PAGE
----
Vincent van Gogh's display at Les XX, 1890

Vincent van Gogh's display at Les XX, 1890

Vincent van Gogh's display at Les XX, 1890, in Brussels is an important testament to the recognition he received amongst avant-garde peers during his own lifetime. Participation in the annual exhibition of Les XX was for members and by invitation only. Van Gogh's choice proves that he was going for more than a simple selection of paintings he considered superior, but that he was willing to provide a well reasoned summary of his years of work in Provence. Evidently this notion remained neglected, and even more: it was washed away by the scandal his works provoked. Then the same works were again shown at the annual exhibition of the Artistes Indépendants in Paris which offered space for an expansion of the display, but now it was to Theo - at this time, Vincent suffered from a long lasting attack - to add other works of his brother.

Paintings included

In November 1889, Van Gogh selected six of his paintings, all size 30 canvases, to be displayed at Les XX, in 1890. On the back of the letter of invitation from Octave Maus, dated November 15, 1889, there is a pencil sketch [Roland Dorn 1988, ill. 7] that gives some hints for the display Vincent proposed, and for its artistic background. His reply to Maus, dated (?) November 20, 1889, [Letter 614b to Maus; see also Letter [ 614] to Theo.] supplied the titles later printed in the catalogue, but did not point out the arrangement he intended:: "1. Tournesols" - Sunflowers: "2. Tournesols" - Sunflowers: "3. Le lierre" - Ivy: "4. Verger en fleurs (Arles)" - Flowering Orchard (Arles): "5. Champ de blé; soleil levant (Saint-Remy)" - Wheat Field, Sunrise (Saint-Rémy): "6. La Vigne rouge (Mont-Major)" (!) - Red Vineyard (Mont-Majour)Fortunately, the missing information can easily be compiled from other parts of Van Gogh's correspondence; there is now agreement that Van Gogh's exhibit can be reconstructed in the order of paintings below:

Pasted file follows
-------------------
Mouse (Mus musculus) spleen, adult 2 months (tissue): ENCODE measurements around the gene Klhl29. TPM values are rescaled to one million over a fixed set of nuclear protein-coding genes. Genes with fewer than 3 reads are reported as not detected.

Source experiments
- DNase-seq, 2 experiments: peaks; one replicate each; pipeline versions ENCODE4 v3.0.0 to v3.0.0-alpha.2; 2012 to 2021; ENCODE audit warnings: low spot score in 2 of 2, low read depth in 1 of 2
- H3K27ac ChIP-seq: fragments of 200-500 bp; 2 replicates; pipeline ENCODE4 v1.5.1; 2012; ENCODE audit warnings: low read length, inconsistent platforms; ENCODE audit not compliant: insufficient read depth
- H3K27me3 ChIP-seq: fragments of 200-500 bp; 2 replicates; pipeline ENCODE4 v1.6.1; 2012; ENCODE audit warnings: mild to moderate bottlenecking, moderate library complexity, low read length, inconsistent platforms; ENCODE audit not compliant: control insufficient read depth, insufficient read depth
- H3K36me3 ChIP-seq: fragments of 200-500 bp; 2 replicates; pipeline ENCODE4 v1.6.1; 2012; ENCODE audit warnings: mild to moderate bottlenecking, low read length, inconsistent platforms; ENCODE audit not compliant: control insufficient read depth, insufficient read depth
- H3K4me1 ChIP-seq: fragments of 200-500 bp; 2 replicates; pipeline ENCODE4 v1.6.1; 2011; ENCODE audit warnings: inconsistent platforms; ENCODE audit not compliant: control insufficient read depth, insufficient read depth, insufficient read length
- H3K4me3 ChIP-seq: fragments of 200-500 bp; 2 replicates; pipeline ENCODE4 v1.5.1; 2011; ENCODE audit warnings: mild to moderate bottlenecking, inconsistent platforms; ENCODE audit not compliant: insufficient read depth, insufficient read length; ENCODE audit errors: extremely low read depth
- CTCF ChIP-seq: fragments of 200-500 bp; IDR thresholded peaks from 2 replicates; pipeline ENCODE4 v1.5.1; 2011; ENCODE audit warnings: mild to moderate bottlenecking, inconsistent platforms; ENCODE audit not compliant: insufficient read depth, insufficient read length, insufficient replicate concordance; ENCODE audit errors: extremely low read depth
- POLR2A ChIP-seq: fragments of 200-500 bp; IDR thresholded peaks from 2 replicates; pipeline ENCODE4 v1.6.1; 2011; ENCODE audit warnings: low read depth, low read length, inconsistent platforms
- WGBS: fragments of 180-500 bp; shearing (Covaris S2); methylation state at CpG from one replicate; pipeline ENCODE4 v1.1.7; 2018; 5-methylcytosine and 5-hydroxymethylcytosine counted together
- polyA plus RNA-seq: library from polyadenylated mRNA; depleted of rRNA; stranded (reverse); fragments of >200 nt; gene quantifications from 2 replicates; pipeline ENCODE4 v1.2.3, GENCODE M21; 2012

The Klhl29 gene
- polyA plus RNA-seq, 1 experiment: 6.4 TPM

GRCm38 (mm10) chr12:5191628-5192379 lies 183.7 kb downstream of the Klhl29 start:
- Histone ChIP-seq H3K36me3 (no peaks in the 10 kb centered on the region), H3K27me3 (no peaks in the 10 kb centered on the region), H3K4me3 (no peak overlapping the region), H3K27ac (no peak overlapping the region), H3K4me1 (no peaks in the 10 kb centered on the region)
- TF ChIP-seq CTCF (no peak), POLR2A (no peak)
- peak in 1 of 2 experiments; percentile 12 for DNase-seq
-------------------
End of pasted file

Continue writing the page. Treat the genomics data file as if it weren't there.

"Ivy", the center piece of Van Gogh's arrangement, has been lost without trace since World War II; Hermann Göring is the last person photographed (by Hans Hoffmann) with this canvas, while it was stored, together with other works of art confiscated from French Jewish collections, in the Jeu de Paume Galleries. Van Gogh indicated his two "Sunflowers" (size 30 canvases) were to be displayed either side of "Ivy". To the left and right of this upright triptych, he wanted to place the "Flowering Orchard" and the "Wheat Field at Sunrise". Finally, he indicated "Red Vineyard" was to be hung (at the top or) underneath this arrangement.

"Impressions of Provence"

The four landscapes depict traditional notions of the four seasons: flowering trees in spring, a shaded hiding place in the midst of ivy in summer, the vineyard harvest in autumn, and new wheat on the furrows in winter. In between the seasons were embedded the heraldic flowers of Provence — sunflowers, dear to the artistic and literary circles of the Félibres, the néo-provencal movement around Frédéric Mistral.

These seasonal links are set not only in subject matter, but — and from Van Gogh's point of view even more important — reinforced by the choice of colour. Each of the six paintings is dominated by one of the six primary colours (yellow, red, blue, and their complementaries orange, green, and violet). He uses yellow and orange in the two Sunflowers-versions, red in the vineyard, green in the ivy, blue in the orchard, and violet in the field. Thus, the full colour spectrum is manifested in this selection, which can consequently be read as a single entity, "a whole" (French: "un tout").